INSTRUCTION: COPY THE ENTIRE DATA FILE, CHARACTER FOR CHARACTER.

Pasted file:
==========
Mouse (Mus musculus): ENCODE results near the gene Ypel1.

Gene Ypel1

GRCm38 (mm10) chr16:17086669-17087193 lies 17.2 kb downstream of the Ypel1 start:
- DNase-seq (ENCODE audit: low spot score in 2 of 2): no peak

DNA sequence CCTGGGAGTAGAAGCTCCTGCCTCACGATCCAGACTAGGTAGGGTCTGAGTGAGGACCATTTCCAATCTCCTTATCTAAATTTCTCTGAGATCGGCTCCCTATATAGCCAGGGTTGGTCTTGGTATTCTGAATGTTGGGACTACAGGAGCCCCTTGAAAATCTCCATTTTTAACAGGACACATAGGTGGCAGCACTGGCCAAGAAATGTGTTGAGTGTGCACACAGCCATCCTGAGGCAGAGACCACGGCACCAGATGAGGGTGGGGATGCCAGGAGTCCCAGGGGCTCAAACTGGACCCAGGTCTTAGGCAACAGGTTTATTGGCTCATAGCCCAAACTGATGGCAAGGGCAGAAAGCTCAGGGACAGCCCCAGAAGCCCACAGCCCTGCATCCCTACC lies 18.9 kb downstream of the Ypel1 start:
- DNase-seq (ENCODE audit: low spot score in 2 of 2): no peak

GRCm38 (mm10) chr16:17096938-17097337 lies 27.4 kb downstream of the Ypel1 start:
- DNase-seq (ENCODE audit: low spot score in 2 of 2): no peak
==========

Mouse (Mus musculus): ENCODE results near the gene Ypel1.

Gene Ypel1

GRCm38 (mm10) chr16:17086669-17087193 lies 17.2 kb downstream of the Ypel1 start:
- DNase-seq (ENCODE audit: low spot score in 2 of 2): no peak

DNA sequence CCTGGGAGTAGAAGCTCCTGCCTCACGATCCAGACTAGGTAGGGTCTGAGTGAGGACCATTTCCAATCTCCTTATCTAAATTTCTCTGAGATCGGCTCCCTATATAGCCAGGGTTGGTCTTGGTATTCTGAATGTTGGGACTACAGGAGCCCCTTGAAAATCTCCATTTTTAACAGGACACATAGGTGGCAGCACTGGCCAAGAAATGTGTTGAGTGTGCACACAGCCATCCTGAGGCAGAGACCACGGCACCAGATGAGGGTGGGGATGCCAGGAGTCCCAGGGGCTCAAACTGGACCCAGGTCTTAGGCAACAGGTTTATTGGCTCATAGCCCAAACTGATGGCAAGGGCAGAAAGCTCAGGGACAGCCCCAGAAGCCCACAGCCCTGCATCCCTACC lies 18.9 kb downstream of the Ypel1 start:
- DNase-seq (ENCODE audit: low spot score in 2 of 2): no peak

GRCm38 (mm10) chr16:17096938-17097337 lies 27.4 kb downstream of the Ypel1 start:
- DNase-seq (ENCODE audit: low spot score in 2 of 2): no peak